2024 Mercedes-AMG C 63 S E Performance: 671 Horsepower, No V8

Strong points
  • Exhilarating performance
  • Sharp handling
  • Sporty interior
  • Reasonably efficient in normal driving
Weak points
  • Small trunk
  • Heavy weight
  • Stiff ride
Full report

Earlier this month, The Car Guide flew to Málaga, Spain to get a first crack at the upcoming 2024 Mercedes-AMG C 63 S E Performance, a mouthful of a car that marks a technological revolution for the German compact sedan. For the first time, the top-line AMG model features a plug-in hybrid powertrain.

Forget the big old twin-turbo V8. Instead, the ultimate C-Class now uses only half of that. Under the hood is a single-turbo 2.0-litre four-cylinder engine that produces an unprecedented 469 horsepower and 402 lb-ft. of torque. F1-derived electric assist adds a unique twist to keep engine revs in a sweet spot at all times.

You see, conventional turbochargers rely on exhaust gases to operate. When the turbine spins fast enough, it sends compressed air into the engine. With the AMG C 63 S E Performance, a small 48V electric motor drives the turbine anytime exhaust gases are not sufficient, effectively eliminating the dreaded turbo lag.

In an effort to improve weight distribution, engineers mounted the electric motor and 6.1kWh battery in the rear. A nine-speed transmission is mated to the turbo-four, while a two-speed transmission pairs with the motor.

Photo: Julien Amado

671 Horsepower

With all these additions (and others we haven’t mentioned yet), the car tips the scales at a ridiculous 2,111 kg. On the other hand, it generates a total of 561 horsepower—or up to 671 horsepower for 10 seconds when Overboost is activated—and 752 lb-ft. of torque. Let that sink in for a minute.

The setup is even more sophisticated than you might think. A driveshaft connects the engine and motor, and depending on available grip, drive mode selection and throttle position, the AMG C 63 S E Performance can switch from pure rear-wheel drive to 50/50 all-wheel drive regardless of where power comes from.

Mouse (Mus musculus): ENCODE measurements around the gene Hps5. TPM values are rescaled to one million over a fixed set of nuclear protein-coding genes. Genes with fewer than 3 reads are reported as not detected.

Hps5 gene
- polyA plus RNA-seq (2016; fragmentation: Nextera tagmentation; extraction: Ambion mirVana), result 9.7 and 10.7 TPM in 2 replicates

An electronically controlled limited-slip differential, adaptive suspension, four-wheel steering and as many as eight different drive modes (including a full EV mode) further elevate performance and the overall driving experience. We found out for ourselves while pushing the car on the winding roads of Andalusia as well as Circuito Ascari.

Photo: Julien Amado

Spark Turns Into Lightning

We began our test drive in the streets of Málaga, using exclusively the EV mode. With a battery capacity of 6.1kWh, maximum range is estimated at 13 km based on Europe’s WLTP cycle. It’s precisely the distance we covered on that particular day, with temperatures hovering around 18° C.

Once we got out of town, the combustion engine kicked in and we switched to Comfort mode resulting in a smooth ride. The C 63 S E Performance proved at ease on the highway, quietly coasting in the left lane. Average fuel consumption in these conditions was 6.9 L/100 km, which is pretty darn good for a car that packs nearly 700 ponies and weighs more than two tons. Despite the 20-inch wheels and low-profile tires (265/35 front, 275/35 rear), road noise was nicely kept to a minimum. Repeated checks at the speedometer were a must to avoid going over the limit. And get this: we didn’t even exceed 20 percent of the gas pedal’s stroke the entire time.

Photo: Julien Amado

Leaving the highway for some spirited action on the twisty ribbons of pavement nearby, we activated Sport+ mode and manual shifting. The four-door pocket rocket felt remarkably lighter than it actually is thanks to four-wheel steering that improves agility in tight corners. The suspension also got stiffer, which we didn’t mind since the roads were as slick as they come. It will be quite another story in Canada, where the wise thing to do will probably be to opt for Individual mode, combining a sportier powertrain setting with a softer suspension setting.